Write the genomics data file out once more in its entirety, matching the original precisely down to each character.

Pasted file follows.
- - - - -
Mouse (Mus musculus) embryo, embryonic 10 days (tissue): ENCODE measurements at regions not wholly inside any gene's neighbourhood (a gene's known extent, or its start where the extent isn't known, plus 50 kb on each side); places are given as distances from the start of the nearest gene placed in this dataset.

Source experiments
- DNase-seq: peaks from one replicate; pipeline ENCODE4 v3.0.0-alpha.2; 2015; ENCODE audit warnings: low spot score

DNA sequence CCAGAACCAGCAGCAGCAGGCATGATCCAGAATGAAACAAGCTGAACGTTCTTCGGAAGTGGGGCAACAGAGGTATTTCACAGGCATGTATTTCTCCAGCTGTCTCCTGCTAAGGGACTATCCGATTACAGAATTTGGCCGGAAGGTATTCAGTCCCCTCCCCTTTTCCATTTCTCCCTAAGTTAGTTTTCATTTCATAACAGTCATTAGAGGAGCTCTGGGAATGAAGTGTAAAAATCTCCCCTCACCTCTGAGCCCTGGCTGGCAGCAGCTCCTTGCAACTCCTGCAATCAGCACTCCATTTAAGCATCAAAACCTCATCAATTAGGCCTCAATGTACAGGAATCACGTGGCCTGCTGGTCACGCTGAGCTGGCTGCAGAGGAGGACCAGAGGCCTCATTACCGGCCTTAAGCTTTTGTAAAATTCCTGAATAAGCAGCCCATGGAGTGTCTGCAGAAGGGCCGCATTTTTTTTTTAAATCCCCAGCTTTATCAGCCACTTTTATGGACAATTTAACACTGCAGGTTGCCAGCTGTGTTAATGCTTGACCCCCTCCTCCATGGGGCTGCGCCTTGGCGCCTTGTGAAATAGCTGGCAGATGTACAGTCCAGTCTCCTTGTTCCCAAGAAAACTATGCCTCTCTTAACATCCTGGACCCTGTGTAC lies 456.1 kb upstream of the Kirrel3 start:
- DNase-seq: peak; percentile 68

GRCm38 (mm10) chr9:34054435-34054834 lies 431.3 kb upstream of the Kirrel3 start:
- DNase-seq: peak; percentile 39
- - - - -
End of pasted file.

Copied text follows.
Mouse (Mus musculus) embryo, embryonic 10 days (tissue): ENCODE measurements at regions not wholly inside any gene's neighbourhood (a gene's known extent, or its start where the extent isn't known, plus 50 kb on each side); places are given as distances from the start of the nearest gene placed in this dataset.

Source experiments
- DNase-seq: peaks from one replicate; pipeline ENCODE4 v3.0.0-alpha.2; 2015; ENCODE audit warnings: low spot score

DNA sequence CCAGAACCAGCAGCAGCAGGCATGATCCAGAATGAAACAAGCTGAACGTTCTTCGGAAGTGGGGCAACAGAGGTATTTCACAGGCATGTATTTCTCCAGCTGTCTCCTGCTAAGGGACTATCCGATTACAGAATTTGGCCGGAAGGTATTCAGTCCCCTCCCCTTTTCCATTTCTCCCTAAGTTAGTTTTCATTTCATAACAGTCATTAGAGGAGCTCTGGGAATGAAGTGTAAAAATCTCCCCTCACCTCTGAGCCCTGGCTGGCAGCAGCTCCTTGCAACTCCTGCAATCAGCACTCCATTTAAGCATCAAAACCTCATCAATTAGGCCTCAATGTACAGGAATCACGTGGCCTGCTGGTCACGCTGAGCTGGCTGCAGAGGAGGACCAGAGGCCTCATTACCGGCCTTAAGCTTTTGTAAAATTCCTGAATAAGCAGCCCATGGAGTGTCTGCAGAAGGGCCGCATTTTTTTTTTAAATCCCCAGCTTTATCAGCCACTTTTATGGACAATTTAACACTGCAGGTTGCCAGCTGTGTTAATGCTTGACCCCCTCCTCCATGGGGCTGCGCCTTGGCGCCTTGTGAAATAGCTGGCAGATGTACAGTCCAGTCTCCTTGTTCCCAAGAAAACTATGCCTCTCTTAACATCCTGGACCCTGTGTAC lies 456.1 kb upstream of the Kirrel3 start:
- DNase-seq: peak; percentile 68

GRCm38 (mm10) chr9:34054435-34054834 lies 431.3 kb upstream of the Kirrel3 start:
- DNase-seq: peak; percentile 39